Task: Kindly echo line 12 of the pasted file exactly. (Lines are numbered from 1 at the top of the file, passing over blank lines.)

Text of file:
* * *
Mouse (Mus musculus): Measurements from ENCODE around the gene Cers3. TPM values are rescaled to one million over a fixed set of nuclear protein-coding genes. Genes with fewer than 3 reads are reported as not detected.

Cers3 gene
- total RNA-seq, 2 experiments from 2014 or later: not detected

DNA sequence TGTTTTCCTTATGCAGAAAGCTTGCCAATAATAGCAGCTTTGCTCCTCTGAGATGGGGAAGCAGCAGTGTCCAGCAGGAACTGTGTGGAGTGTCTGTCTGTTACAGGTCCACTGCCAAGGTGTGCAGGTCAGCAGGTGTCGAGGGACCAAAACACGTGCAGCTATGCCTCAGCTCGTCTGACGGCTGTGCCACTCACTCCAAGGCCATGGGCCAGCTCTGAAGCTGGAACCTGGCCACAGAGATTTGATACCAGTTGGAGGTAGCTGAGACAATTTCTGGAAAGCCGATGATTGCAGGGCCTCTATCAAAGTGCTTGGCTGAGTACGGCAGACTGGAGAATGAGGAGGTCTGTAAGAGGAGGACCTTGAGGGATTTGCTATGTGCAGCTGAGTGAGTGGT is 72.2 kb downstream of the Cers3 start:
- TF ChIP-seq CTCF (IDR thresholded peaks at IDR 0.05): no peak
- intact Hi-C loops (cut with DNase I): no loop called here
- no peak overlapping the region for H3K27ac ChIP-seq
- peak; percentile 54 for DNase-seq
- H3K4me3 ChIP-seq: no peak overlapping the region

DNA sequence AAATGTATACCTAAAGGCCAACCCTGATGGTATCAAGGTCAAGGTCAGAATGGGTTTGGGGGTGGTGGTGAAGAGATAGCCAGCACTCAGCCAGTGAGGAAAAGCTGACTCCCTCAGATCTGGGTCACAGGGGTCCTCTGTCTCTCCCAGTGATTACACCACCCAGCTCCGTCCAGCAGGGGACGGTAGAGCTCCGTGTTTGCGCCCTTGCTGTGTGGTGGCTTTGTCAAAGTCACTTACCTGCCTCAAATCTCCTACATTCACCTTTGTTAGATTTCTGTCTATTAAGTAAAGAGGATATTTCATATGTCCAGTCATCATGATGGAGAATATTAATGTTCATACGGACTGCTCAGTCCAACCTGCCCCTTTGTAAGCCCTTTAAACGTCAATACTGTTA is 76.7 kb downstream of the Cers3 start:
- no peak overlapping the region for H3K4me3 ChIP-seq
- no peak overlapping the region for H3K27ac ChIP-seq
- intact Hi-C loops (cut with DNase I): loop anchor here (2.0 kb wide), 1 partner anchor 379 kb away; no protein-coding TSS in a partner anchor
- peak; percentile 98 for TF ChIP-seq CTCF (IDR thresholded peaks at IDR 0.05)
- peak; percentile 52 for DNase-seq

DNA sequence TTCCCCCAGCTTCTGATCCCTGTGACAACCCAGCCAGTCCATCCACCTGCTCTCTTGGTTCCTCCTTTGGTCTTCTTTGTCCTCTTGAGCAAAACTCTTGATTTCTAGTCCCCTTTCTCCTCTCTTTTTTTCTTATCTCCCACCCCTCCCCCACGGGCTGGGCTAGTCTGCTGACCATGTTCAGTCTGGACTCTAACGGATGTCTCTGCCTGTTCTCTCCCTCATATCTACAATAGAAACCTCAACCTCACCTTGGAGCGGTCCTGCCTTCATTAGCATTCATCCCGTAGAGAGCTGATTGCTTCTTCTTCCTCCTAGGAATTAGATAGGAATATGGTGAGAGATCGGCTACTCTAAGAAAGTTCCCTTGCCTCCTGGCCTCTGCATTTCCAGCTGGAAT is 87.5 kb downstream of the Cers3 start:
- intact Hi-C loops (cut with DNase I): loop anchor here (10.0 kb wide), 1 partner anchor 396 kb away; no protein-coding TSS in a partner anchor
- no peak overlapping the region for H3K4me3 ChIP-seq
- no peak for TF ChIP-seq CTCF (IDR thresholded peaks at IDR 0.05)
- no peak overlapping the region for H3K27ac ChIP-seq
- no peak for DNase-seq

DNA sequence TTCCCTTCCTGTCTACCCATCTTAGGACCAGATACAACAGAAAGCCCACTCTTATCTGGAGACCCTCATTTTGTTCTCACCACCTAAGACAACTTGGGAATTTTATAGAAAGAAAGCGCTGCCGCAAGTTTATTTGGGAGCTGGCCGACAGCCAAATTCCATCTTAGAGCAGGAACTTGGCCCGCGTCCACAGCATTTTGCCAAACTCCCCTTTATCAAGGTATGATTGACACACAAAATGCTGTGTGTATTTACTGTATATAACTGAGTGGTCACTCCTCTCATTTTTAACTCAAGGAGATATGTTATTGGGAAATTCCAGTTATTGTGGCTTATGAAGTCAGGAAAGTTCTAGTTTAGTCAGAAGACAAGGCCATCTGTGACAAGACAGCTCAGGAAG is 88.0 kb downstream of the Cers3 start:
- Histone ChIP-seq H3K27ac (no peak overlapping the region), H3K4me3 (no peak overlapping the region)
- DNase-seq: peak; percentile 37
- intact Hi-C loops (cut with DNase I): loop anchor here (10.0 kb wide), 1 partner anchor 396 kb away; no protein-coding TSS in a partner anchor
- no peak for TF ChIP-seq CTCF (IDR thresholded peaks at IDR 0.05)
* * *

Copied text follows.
- no peak overlapping the region for H3K27ac ChIP-seq